Spent a lovely childish day paddling at Sumner and looking around, people watching and generally lazing over coffee. Part tourist, part child in the sun. Who could ask for more?
We had to drive past Redcliff School. This was miraculously not destroyed when the cliffs behind collapsed in the second quake. The debris fell in a huge mass right to the edge of the school ground, and went no further – a hairsbreadth from being another Aberfan: the children were all in school; the staff can never have felt more powerless in the face of Nature.
Teetering above are the sad remains of houses that are now perilously hanging on the edge, all derelict and dangerous. The road below is protected from further rock-fall by huge containers filled with concrete, the narrow road bends and twists around these, the surface though mended is rough to the point of anxiety, bumpy and ditched. Quite alarming to drive along. The effect on the houses in Sumner varies considerably, some have damaged roofs, some no damage and some looking perfectly all right are condemned. So imagine the anxiety of people whose finances are tied up in a house: they cannot go in and collect belongings, they cannot sell or rent and at present cannot claim insurance. Some houses have as many as six stickers, because each new aftershock meant that another loss adjustment decision had to be made.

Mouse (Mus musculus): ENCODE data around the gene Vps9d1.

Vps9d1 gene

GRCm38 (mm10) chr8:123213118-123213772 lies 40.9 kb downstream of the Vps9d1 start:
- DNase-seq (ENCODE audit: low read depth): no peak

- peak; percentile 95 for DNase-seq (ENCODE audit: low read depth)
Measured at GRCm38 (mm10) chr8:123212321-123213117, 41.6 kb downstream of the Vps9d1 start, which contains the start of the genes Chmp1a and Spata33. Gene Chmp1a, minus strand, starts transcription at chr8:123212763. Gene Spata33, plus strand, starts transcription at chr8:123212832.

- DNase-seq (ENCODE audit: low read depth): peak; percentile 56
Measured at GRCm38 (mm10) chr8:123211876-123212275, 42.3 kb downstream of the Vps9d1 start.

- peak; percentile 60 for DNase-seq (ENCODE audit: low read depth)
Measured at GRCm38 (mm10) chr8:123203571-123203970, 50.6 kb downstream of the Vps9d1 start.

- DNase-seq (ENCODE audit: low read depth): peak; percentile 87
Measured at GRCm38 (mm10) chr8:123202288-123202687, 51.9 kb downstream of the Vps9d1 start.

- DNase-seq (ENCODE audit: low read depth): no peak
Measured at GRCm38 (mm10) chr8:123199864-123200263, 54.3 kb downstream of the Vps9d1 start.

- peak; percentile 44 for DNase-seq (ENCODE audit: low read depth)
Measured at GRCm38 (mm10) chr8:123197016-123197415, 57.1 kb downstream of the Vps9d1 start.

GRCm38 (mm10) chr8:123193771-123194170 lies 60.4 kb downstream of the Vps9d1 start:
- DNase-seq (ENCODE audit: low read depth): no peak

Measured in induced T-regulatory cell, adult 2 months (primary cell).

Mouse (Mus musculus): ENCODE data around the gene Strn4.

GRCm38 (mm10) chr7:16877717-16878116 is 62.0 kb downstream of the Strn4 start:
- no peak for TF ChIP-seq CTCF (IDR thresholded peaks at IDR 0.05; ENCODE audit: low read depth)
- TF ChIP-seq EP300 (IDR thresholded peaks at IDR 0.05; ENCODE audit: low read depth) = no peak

This must have been a really lovely place to live and play, but it will take a long while to feel safe here, the cliffs loom behind the town and may or may not still be unstable. Only time will tell.
New Brighton suffered a different and more macabre fate. Liquefaction. This is caused when the quaking squeezes and releases water under ground, like a sponge. But unlike a sponge this brings sand (or soil) up to the surface and many people walked out to find their drives, houses and streets covered in several feet of sand, but each time it was cleared up, another aftershock would bring it all back again. Many volunteers came out to help clear the debris, only to have to return a few days later. The River Avon, which runs through New Brighton, used to run along at the bottom of a gulley – since the quake it has run level with the road.
On a more cheerful note here is my paddling pool, and to show that “i woz ther”